Winamp will sell a non-fungible token (NFT) linked to its media player’s original 1997 graphical skin, becoming the latest company to blend nostalgia and crypto. Winamp will put the NFT up for auction through OpenSea between May 16th and May 22nd, followed by a separate sale of 1997 total NFTs based on 20 artworks derived from the original skin. The proceeds will go to the Winamp Foundation, which promises to donate them to charity projects, starting with the Belgian nonprofit Music Fund.
The NFT sale appears to be a combination of a publicity move and a fundraising effort. Winamp is sourcing the derivative art NFTs by asking artists to submit Winamp-based works between now and April 15th, then giving selected artists 20 percent of the proceeds from each sale of their image as an NFT. Nineteen of the pieces will sell in editions of 100 copies, and the remaining one will have 97; they’ll all sell for 0.08 Ethereum — around $210 at current exchange rates. The artists will get 10 percent of any royalties on later sales, where the seller will set their own price.
Buyers will get a token linked to a picture of the app’s UI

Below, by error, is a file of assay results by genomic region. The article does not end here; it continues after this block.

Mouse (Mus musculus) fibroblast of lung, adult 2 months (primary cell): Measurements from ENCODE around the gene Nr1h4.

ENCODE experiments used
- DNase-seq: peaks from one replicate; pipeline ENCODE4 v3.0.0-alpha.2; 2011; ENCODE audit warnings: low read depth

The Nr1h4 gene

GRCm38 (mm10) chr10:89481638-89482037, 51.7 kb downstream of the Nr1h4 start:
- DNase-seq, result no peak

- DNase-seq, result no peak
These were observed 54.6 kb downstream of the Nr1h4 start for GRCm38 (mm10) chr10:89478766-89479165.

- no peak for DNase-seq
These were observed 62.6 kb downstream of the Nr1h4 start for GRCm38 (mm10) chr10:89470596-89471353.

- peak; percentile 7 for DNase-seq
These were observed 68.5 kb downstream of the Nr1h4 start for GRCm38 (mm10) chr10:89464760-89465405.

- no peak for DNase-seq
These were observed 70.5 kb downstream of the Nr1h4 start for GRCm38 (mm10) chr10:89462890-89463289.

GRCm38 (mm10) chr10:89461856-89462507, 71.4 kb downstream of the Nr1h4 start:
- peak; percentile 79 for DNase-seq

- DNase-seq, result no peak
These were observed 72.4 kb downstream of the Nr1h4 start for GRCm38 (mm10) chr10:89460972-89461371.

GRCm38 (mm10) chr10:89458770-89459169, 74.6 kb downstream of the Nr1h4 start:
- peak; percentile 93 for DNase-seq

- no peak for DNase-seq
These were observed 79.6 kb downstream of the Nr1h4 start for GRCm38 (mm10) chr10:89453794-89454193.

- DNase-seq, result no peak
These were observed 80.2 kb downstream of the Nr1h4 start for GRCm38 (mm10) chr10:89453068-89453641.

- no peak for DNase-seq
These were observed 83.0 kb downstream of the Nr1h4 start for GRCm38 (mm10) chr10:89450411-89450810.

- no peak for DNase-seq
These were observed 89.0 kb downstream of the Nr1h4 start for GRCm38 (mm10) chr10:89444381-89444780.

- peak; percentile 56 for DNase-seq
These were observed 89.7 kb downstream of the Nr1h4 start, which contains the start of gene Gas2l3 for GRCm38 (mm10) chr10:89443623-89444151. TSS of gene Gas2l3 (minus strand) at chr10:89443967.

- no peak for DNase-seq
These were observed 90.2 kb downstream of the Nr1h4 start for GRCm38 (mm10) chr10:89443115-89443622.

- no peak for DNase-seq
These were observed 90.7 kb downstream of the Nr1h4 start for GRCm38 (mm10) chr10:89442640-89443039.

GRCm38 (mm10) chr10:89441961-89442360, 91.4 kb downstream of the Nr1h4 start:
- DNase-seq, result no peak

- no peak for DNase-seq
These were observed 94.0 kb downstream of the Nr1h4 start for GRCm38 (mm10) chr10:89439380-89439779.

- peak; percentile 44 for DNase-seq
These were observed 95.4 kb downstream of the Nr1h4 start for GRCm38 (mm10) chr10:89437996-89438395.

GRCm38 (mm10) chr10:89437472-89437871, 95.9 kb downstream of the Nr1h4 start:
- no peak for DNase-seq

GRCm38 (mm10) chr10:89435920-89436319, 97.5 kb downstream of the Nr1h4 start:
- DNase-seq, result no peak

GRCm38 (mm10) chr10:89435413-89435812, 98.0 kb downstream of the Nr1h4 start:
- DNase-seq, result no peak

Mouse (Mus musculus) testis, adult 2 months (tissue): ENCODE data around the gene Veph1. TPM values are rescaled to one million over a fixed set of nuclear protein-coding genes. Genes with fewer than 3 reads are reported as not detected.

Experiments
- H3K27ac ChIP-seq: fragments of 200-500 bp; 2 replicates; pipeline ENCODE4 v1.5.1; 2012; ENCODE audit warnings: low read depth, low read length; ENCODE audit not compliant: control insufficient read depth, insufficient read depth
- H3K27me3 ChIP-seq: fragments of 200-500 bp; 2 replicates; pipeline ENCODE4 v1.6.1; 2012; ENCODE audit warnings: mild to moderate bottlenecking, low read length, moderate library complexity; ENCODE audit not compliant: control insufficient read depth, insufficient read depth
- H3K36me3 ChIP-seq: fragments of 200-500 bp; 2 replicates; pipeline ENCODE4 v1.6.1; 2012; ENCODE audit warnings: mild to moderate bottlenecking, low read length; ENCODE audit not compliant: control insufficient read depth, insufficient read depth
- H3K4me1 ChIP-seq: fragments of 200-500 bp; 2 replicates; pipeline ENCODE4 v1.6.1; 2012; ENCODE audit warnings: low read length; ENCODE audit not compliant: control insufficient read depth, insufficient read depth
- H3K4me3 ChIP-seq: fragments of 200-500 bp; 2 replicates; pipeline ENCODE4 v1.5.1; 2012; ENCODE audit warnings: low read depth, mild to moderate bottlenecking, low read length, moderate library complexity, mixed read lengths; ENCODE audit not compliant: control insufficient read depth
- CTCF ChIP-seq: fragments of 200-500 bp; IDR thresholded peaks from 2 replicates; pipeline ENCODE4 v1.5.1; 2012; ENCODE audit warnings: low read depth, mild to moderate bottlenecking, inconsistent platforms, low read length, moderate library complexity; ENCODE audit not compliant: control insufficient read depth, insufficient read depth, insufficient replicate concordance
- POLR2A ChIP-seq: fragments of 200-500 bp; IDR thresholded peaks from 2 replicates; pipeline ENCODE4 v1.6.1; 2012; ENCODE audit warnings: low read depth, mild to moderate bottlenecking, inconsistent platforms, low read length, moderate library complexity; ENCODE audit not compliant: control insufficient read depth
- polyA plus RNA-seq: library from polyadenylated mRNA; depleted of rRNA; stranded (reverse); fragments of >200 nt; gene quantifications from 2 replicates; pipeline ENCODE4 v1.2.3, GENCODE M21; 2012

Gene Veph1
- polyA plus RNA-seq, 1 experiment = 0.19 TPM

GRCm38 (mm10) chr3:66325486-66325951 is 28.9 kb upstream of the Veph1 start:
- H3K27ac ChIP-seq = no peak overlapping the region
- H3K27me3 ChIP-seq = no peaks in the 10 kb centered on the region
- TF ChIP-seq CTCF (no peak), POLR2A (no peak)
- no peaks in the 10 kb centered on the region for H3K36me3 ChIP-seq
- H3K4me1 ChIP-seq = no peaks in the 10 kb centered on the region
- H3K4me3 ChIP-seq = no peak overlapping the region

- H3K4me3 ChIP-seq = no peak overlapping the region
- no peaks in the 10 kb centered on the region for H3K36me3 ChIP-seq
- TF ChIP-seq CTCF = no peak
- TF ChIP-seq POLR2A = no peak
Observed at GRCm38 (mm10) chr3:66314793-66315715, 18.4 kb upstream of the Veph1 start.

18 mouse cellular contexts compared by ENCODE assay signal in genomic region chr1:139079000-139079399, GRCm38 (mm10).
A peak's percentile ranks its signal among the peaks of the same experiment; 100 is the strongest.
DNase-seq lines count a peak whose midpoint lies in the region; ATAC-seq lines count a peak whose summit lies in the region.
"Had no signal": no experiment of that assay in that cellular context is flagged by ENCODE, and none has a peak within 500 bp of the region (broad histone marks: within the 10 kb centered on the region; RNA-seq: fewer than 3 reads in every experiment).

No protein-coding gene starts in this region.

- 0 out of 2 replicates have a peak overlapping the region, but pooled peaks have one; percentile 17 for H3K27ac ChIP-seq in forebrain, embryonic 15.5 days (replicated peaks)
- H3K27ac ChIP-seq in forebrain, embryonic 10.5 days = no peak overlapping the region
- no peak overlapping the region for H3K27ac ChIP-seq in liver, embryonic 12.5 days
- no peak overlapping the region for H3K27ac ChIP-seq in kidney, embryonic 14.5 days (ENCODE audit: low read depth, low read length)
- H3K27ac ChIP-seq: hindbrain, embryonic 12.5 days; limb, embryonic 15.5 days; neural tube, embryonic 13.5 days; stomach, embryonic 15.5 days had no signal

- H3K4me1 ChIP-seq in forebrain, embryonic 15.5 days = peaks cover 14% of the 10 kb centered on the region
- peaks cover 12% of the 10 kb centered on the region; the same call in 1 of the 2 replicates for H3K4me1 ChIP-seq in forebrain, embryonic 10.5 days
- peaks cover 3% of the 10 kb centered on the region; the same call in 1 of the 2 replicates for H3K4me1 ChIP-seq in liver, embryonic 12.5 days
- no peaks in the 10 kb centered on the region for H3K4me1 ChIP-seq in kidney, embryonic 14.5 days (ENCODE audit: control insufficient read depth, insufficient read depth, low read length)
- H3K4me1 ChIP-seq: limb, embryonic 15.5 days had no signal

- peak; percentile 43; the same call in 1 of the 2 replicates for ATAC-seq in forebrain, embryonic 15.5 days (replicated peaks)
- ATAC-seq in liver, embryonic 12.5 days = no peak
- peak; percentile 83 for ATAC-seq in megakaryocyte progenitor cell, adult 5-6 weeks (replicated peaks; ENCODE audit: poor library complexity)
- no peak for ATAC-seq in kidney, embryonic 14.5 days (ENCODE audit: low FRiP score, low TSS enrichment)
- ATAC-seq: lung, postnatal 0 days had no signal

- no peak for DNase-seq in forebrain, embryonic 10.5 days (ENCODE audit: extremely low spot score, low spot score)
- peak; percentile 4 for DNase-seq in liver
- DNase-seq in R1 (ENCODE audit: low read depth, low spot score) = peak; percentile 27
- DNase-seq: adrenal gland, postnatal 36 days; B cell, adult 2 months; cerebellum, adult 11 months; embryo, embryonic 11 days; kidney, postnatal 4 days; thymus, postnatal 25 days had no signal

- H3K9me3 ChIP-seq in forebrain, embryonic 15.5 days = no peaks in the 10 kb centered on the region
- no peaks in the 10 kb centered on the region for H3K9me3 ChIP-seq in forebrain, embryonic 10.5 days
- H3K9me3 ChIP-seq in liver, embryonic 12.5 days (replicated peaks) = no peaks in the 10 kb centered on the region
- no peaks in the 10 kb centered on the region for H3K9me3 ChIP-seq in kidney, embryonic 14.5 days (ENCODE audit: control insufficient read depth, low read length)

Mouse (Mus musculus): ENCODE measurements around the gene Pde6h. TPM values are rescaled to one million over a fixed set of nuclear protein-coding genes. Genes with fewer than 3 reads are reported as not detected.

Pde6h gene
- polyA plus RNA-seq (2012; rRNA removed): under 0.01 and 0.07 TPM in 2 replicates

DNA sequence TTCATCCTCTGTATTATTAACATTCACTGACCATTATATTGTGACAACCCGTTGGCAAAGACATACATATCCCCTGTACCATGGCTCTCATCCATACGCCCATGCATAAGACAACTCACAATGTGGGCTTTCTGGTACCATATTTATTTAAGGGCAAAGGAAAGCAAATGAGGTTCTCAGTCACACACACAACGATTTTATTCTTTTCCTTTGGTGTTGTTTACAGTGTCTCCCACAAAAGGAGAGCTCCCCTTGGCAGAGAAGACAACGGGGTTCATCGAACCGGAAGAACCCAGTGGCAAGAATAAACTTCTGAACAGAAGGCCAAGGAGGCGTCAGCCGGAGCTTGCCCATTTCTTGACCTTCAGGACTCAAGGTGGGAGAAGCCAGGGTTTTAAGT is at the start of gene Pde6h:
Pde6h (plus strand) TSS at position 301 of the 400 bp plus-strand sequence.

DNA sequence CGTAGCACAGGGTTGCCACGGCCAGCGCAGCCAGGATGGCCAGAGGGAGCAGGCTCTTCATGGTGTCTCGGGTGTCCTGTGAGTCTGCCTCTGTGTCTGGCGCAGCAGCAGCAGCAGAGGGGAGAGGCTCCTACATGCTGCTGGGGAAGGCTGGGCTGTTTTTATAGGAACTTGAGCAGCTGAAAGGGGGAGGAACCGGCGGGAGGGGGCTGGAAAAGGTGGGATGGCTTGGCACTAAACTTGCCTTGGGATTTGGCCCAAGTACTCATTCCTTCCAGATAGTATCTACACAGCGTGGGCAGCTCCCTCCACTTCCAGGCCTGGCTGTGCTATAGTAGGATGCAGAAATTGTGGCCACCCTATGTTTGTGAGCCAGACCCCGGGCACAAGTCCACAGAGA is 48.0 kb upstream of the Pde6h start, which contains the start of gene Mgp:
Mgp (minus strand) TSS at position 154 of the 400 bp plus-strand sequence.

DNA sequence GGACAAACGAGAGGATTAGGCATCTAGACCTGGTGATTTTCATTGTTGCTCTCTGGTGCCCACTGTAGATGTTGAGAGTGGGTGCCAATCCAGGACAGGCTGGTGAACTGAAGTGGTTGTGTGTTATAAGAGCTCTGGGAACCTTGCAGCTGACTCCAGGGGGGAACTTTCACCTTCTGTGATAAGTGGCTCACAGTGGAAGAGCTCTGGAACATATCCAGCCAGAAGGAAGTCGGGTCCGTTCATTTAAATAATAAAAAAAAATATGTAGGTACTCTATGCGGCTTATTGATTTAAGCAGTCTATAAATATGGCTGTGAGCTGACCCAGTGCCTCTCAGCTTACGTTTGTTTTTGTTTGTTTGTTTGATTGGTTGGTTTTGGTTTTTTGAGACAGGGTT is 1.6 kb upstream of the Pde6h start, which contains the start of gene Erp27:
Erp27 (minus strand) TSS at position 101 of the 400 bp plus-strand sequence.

Winamp’s head of business development Thierry Ascarez tells The Verge that buyers will get a blockchain token linked to an image of either the original skin seen above or one of its derivatives, which is a common setup for NFTs. Buyers will have the right to “copy, reproduce, and display” the image, but they won’t own the copyright. Likewise, selected artists will agree to transfer all intellectual property for their work to Winamp, according to a page of terms and conditions.
Winamp isn’t precisely the service you might remember from the ’90s. The MP3-playing software was acquired by AOL in 1999, then sold to online radio company Radionomy in 2014 after a long decline and shutdown. Radionomy (and later its majority stakeholder AudioValley) revamped it as a mobile audio app, then announced a broader relaunch for this year. There’s also a long-running community update project for the original app.
However, there’s a stronger connection between Winamp’s current form and its original one than some crypto projects. Venerable peer-to-peer file-sharing service LimeWire recently “relaunched” as an NFT marketplace, but it shares effectively no connection to its previous iteration; a new company apparently just bought the domain name and revived an expired trademark. It’s a little closer to a resurrected RadioShack’s plans to launch a cryptocurrency marketplace, except that this NFT sale is a small part of its relaunch as a music service, not a broader move into crypto — at least so far.